While some snakes may be rather elusive and difficult to spot, others can be… a bit more obvious. The latter was certainly the case with this beefy and robust Florida cottonmouth, Agkistrodon conanti. This venomous viper was half-on/half-off US Highway 29 — naked, exposed, and flirting with the inertial impact of oncoming vehicles.
Cottonmouths certainly pick up a lot of slack from people. I’ve heard all the stories time and time again. They’re aggressive. They’ll chase you. They’re downright mean. Yatta yatta yatta, and on and on and on. The truth is cottonmouths aren’t any of those things. Yes, they can certainly be stubborn or determined, but cottonmouths simply aren’t aggressive or mean, and they sure as hell don’t waste energy aimlessly chasing people around (or cars for that matter).
When threatened, the cottonmouth will typically try to do one of two things. First, they’ll flee to the water or some other form of cover if that’s available. If a cottonmouth doesn’t think it can do that, it’ll coil up and perhaps take a defensive posture — which is what you see in some of the images on this post. The cottonmouth earns its common name due to this defensive posture. It’ll coil up and gape its white, cottony mouth — presumably to intimidate would-be predators. Being a venomous snake, I know I always feel a wee bit intimidated when I see that mouth (not to mention all that mass, all that muscle). I’m not afraid of cottonmouths, but I certainly treat them with all due caution and respect.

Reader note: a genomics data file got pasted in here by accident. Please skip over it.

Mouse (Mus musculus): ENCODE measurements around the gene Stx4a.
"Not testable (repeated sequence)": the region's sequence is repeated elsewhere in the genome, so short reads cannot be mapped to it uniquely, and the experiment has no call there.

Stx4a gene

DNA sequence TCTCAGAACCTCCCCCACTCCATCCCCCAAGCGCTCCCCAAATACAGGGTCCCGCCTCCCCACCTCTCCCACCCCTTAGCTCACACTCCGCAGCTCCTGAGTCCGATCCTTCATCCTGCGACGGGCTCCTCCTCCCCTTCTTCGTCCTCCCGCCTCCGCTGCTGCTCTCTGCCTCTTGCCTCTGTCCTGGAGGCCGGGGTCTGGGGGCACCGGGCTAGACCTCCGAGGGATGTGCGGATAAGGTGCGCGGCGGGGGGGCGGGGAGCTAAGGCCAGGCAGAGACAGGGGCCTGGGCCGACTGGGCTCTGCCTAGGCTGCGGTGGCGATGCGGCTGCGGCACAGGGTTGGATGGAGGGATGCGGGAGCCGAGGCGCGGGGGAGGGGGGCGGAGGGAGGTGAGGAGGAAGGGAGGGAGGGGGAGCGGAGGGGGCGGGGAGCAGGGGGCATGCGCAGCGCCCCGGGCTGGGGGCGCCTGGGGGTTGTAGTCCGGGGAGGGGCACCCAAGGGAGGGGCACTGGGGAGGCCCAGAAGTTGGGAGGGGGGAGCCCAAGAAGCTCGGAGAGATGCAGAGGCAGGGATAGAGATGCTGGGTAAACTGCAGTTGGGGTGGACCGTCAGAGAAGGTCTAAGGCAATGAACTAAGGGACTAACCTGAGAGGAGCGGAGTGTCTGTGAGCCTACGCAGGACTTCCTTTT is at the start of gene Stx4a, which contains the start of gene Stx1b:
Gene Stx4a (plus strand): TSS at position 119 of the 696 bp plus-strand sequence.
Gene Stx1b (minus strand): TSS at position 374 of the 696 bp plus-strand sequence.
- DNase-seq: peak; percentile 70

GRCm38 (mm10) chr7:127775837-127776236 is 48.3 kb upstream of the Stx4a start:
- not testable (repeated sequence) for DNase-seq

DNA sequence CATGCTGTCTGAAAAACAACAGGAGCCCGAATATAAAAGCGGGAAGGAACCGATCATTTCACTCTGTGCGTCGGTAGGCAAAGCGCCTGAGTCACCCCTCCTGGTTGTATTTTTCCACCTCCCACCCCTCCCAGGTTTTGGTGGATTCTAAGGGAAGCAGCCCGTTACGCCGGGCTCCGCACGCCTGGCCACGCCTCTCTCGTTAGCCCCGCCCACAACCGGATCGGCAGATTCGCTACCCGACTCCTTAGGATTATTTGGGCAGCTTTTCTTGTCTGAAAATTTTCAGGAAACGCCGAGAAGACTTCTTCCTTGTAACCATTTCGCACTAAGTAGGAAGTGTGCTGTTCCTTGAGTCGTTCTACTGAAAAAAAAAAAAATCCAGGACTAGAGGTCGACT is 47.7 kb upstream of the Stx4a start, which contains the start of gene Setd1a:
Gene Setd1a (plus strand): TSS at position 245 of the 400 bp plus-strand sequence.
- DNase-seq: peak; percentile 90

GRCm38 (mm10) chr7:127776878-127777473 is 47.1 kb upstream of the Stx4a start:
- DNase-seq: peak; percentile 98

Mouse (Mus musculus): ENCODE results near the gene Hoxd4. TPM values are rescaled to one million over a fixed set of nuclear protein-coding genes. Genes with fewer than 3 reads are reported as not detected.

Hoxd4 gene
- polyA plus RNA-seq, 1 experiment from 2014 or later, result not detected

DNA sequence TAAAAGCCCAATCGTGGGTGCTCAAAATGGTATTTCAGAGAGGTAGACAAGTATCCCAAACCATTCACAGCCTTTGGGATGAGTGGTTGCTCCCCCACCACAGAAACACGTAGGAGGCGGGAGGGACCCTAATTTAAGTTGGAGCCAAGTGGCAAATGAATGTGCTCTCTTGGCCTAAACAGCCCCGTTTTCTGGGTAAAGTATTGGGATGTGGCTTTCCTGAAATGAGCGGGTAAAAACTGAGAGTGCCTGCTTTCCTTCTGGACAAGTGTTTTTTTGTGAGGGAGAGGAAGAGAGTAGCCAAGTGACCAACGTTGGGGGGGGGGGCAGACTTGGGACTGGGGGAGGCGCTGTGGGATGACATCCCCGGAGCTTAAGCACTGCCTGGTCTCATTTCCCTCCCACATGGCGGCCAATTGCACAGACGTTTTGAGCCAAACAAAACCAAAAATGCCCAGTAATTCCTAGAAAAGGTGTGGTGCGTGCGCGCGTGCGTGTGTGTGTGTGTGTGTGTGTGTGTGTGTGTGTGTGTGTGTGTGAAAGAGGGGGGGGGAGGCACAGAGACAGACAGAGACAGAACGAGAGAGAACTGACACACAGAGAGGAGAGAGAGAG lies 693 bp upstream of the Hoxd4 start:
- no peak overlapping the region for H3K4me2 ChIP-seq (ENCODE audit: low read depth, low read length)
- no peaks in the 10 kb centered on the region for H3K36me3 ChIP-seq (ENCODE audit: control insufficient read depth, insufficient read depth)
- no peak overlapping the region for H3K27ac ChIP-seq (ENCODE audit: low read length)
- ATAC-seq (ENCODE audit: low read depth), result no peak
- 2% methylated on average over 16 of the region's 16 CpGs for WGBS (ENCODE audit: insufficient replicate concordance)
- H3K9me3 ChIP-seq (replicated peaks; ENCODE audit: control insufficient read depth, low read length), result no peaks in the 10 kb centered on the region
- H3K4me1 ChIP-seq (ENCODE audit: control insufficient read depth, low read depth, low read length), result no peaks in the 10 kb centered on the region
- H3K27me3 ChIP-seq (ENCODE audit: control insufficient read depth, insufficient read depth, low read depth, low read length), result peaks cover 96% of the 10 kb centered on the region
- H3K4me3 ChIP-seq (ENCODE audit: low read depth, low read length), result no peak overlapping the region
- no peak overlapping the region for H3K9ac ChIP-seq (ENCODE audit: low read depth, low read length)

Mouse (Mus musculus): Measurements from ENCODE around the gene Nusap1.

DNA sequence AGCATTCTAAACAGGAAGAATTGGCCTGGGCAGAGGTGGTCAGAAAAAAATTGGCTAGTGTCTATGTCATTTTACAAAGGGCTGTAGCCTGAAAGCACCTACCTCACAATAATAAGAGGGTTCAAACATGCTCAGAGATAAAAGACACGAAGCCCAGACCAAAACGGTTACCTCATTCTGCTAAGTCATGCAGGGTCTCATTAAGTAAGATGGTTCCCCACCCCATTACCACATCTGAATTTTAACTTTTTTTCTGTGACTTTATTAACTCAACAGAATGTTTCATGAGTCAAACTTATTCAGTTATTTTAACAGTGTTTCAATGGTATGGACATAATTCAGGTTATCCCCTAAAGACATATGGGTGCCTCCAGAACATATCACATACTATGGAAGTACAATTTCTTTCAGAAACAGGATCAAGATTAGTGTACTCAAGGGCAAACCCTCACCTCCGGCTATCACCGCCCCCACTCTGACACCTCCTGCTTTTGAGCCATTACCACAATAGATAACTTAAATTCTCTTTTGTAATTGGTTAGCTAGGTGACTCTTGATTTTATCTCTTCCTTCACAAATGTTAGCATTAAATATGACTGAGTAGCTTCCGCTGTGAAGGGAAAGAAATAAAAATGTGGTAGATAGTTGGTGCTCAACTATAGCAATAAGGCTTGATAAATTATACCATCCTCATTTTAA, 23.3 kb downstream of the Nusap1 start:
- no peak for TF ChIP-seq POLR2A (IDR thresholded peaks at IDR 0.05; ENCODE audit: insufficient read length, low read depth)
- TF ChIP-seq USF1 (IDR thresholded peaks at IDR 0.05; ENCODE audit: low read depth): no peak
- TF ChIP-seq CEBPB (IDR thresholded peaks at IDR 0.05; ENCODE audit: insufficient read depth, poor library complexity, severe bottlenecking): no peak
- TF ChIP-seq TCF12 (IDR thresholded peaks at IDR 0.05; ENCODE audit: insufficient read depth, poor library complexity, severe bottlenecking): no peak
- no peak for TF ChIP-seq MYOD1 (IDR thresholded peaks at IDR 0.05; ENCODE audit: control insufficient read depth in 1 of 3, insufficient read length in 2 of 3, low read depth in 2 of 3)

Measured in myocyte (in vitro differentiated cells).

As is always the case, this cottonmouth simply didn’t chase after us. It didn’t even strike at us. It just displayed for a while and then, with a bit of gentle encouragement, made its way into the adjacent canal line next to the road. Nothing to be afraid of, but certainly something to respect.
It was, of course, fantastic finding a healthy, beefy cottonmouth at the beginning of our Spring Break Nerodia/Anolis sojourn — and I’m glad this one dodged the much more menacing threat posed by people driving heavy machinery while facebooking at 70 miles per hour. I guess if you want to be afraid of snakes, that’s your prerogative, but personally…? for myself? Yeah, people ‘driving’ is a hell of a lot scarier to me… When cottonmouths start tweeting while driving cars, that’s when I’ll start being afraid of them. Until that day arises, I’ll give my respect to the cottonmouths and save my fear for the distracted hominids barreling down US Highway 29.